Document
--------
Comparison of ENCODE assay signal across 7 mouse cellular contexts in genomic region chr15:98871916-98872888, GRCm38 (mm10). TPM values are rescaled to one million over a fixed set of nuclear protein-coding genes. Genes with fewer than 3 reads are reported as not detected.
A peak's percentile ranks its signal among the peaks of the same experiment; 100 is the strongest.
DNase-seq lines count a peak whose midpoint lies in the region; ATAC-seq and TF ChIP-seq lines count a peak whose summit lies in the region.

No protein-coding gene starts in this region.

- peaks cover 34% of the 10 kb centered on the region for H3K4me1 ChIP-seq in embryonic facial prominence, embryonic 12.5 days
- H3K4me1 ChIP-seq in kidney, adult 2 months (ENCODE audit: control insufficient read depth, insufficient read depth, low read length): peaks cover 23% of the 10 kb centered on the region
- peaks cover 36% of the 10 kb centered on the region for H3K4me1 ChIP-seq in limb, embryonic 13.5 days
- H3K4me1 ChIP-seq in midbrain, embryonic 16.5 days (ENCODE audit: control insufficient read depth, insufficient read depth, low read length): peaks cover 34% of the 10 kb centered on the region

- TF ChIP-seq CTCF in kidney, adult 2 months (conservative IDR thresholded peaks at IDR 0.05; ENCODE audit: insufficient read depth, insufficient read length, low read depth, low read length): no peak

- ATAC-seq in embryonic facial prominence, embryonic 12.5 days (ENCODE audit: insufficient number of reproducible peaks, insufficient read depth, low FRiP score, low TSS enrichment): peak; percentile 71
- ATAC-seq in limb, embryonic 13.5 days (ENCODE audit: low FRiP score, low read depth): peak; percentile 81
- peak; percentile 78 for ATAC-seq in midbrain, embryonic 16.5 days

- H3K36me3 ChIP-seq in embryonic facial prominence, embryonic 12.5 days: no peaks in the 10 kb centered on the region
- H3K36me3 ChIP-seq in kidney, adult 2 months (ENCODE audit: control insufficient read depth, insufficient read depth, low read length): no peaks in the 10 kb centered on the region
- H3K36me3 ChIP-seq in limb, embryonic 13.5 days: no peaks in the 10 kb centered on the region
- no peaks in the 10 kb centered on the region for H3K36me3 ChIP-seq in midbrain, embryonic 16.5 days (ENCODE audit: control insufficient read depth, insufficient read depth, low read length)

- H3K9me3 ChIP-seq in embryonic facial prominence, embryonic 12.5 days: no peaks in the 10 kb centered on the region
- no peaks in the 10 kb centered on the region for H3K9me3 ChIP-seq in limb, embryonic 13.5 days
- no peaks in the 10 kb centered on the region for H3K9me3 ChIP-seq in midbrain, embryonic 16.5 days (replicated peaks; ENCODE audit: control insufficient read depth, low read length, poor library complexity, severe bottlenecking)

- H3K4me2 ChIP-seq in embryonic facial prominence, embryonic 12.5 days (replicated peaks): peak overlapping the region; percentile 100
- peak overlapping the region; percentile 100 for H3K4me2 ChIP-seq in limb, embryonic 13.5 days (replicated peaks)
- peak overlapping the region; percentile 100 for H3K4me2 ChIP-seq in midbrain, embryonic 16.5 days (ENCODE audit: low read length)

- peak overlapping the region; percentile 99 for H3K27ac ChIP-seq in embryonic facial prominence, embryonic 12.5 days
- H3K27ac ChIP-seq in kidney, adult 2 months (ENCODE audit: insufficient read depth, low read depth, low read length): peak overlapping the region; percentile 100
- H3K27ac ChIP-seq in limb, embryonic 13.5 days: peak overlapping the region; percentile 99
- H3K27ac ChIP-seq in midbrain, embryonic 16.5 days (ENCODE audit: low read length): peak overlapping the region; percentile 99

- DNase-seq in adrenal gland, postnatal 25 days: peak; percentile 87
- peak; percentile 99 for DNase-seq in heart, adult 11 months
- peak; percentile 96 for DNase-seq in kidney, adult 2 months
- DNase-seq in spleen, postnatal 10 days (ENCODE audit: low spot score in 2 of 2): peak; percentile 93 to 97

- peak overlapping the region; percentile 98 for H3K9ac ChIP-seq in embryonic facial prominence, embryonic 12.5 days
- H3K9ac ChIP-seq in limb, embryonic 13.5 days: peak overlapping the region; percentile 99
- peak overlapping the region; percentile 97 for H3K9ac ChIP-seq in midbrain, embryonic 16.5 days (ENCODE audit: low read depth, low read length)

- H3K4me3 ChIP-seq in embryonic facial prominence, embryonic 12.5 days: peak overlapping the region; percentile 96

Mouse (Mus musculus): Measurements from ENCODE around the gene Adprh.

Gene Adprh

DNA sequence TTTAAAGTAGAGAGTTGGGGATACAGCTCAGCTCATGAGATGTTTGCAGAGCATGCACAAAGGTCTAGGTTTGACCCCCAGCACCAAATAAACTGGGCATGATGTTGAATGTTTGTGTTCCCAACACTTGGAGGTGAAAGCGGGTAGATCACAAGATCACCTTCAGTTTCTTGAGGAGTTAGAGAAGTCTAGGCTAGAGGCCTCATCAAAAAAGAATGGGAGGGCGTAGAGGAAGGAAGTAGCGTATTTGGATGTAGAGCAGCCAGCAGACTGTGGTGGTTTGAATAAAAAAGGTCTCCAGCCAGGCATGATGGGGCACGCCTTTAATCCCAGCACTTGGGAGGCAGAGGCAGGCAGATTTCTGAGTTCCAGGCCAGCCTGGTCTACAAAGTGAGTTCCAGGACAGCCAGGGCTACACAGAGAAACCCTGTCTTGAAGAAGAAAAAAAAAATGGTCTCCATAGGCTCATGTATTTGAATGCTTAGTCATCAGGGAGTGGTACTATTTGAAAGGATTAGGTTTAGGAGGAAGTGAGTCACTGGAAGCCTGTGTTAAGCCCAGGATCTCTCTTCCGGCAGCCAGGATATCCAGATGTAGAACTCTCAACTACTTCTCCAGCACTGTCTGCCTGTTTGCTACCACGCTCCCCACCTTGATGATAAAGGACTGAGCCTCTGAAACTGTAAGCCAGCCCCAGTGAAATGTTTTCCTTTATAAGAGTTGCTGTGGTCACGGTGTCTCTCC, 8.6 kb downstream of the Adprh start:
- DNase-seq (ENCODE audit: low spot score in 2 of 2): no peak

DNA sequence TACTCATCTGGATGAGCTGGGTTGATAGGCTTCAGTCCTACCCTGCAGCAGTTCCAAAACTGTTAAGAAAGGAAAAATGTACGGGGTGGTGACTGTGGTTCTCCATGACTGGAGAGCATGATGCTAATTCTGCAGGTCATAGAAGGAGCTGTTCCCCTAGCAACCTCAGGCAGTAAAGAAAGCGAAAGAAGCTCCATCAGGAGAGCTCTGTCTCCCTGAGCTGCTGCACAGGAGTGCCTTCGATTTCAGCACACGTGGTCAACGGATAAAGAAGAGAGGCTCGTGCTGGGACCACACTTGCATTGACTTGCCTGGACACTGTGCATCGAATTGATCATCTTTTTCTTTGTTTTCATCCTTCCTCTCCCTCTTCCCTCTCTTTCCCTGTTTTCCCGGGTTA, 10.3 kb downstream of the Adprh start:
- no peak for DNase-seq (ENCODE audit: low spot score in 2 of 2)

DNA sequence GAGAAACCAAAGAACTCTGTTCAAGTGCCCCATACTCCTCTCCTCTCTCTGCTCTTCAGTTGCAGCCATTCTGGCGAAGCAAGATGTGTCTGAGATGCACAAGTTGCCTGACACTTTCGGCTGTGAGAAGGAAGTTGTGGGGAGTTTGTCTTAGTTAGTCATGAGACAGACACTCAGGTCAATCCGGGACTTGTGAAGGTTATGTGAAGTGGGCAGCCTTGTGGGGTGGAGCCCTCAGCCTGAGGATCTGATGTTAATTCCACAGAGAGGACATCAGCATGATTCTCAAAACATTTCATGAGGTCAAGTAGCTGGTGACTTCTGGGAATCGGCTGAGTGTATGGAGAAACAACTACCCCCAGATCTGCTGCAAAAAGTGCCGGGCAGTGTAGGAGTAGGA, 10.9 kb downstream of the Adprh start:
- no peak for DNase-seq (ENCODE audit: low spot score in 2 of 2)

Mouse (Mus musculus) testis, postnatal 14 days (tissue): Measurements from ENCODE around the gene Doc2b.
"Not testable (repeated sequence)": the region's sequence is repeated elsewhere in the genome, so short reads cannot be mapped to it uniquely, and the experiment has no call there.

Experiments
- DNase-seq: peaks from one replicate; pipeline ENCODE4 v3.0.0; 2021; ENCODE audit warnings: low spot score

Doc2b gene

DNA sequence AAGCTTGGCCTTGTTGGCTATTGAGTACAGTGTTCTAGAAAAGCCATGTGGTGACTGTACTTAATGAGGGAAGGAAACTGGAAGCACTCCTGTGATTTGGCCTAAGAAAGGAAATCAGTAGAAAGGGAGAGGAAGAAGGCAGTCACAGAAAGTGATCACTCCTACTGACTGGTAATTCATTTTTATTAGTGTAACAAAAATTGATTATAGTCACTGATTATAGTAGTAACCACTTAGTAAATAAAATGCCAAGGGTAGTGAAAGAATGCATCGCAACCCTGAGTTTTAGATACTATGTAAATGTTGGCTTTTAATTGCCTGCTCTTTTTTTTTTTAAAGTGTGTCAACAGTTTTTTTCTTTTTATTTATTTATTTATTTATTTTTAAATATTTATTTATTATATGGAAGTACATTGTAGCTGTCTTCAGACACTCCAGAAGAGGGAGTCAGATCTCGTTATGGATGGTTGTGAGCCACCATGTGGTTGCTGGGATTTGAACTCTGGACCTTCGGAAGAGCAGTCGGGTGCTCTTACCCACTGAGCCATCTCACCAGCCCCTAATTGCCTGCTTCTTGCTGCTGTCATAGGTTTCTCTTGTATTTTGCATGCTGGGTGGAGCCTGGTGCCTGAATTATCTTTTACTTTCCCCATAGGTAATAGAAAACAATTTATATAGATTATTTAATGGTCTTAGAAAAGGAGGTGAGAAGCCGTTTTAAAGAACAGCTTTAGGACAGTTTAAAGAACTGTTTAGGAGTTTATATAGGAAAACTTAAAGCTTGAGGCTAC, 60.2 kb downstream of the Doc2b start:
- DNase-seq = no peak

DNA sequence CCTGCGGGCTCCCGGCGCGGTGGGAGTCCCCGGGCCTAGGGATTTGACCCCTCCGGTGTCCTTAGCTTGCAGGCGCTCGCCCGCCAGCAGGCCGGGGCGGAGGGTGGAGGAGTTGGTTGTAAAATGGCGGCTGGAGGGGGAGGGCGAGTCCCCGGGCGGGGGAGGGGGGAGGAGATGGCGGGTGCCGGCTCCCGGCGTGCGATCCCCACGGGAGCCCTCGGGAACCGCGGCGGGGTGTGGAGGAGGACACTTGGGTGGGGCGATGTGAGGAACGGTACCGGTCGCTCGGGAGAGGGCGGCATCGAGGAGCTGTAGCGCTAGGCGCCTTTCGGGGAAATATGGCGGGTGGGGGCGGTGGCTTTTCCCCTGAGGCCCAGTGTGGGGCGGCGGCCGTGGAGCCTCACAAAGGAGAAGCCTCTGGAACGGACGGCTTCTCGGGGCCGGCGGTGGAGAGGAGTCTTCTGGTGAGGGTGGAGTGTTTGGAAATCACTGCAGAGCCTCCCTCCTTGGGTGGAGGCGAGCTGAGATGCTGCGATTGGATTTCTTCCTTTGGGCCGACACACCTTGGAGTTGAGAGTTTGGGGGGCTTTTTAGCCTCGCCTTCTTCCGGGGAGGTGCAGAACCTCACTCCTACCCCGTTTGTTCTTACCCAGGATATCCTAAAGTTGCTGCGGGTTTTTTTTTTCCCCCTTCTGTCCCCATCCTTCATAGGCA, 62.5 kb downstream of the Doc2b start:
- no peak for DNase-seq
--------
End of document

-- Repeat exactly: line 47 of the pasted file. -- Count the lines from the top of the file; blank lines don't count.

Doc2b gene